Monday, January 3, 2011

Calamity on Sweet Creek (1.1.11)

Before I get into story mode I must mention that we have done numerous trips to Sweet Creek and had little or no issues; this trip would be different. My purpose for documenting this day is more of a reminder to myself (and anyone else who cares to use it as such) that complacency can be dangerous, and sometimes things just go wrong, especially when boating class V water.


Saturday morning started just like any other during the winter season, plans to go boating. The only differences were that it was the first day of 2011 and I was feeling a little bit under the weather. A big storm had hit our area earlier in the week, sending water levels sky high, however unfortunately most everything had dropped out by the weekend and we were left with only a few options. Our two staple winter runs in Eugene have become The Miracle Mile and Sweet Creek, and those were the two we had to choose from. Since the temperatures were relatively cold, we chose Sweet since it would be the warmer of the two.

After some phone planning (while traveling back home to Eugene from Boston), we set a meeting time of 11am just west of Eugene and on the way to Sweet Creek. We chose a later start so people would have more time to recuperate from celebrating New Years the night before. I actually went to bed around 10pm and missed the dropping of the ball, since once again I wasn't feeling well and I had been traveling all day. By Saturday morning, we had a surprisingly large group (8 kayakers) and went in two cars leaving about an hour apart from each other.

Just like every other time at Sweet, the exact level was still unknown. Once we got there and hiked up a bit it became clear that we would have a nice medium flow, and perfect for those that would be making their first time down the run. After a quick scout of all the drops, we hiked back down, geared up, and carried our boats back up the trail to put on.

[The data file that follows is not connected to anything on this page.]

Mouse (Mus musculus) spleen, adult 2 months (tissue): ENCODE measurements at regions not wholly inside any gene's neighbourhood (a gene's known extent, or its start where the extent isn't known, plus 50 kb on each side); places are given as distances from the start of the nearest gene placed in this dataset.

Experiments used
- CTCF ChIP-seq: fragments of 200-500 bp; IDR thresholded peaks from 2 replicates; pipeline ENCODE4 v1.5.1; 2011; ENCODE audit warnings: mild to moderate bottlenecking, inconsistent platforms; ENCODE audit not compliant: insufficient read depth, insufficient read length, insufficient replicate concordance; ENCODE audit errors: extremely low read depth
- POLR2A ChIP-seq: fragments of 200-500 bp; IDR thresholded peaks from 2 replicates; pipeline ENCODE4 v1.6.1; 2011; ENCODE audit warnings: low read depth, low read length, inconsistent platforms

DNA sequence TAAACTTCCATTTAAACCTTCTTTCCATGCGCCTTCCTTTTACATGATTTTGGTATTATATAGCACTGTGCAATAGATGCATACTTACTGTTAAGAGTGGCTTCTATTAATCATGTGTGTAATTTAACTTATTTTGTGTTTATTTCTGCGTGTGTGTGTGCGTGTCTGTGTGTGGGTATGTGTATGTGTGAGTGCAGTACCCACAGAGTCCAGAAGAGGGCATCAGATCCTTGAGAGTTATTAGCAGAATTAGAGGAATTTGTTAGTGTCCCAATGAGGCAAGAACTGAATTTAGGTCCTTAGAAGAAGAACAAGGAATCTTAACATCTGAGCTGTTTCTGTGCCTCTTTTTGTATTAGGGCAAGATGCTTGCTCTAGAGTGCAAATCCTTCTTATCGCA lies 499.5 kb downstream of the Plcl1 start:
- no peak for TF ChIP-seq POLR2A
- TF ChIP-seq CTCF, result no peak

The best gauge to judge what Sweet Creek would be at.
We had ~9' a few days after a 10' spike in the gauge.



Hiking up the convenient trail to the put-in


By the time I reached the put-in, Roman was already getting into his boat. Since we usually make runs solo or with one or two others, I decided to work the camera and set safety on the first drop. Since some of the others were downstream I had assumed that safety was also set on a couple of the other drops; this would be the first blunder, and moment of complacency of the trip. After taking some shots and watching him clean the first couple drops, I collected my gear and started down the trail to see if I could catch the end of his run. While doing so, one of the other boaters ran up to me and asked if I had my rope. I quickly ran past him to where I could see Roman clawing (literally) his own way out of the bottom hole by shimming down the left wall. His boat and paddle had ended up in the eddy just below the hole, which allowed him to gather his own gear once he had reached safe ground. There was really no excuse for not having proper safety set or not having throw bags in hand, as the episode that followed the swim could have been easily avoided. A little jaded by this lack of preparedness we would have people properly staged the next time...


The author assumes his usual position
(Photo by Yuliya Drobyshevska)



Roman off to a good start on the first tier of #1...



...and the second tier of #1



Roman lines up for #2, which is complicated
by the new suspended log in the way.



Roman dropping clean over #2



Roman claws his own way out of the hole, with
no one around to help or unprepared to do so...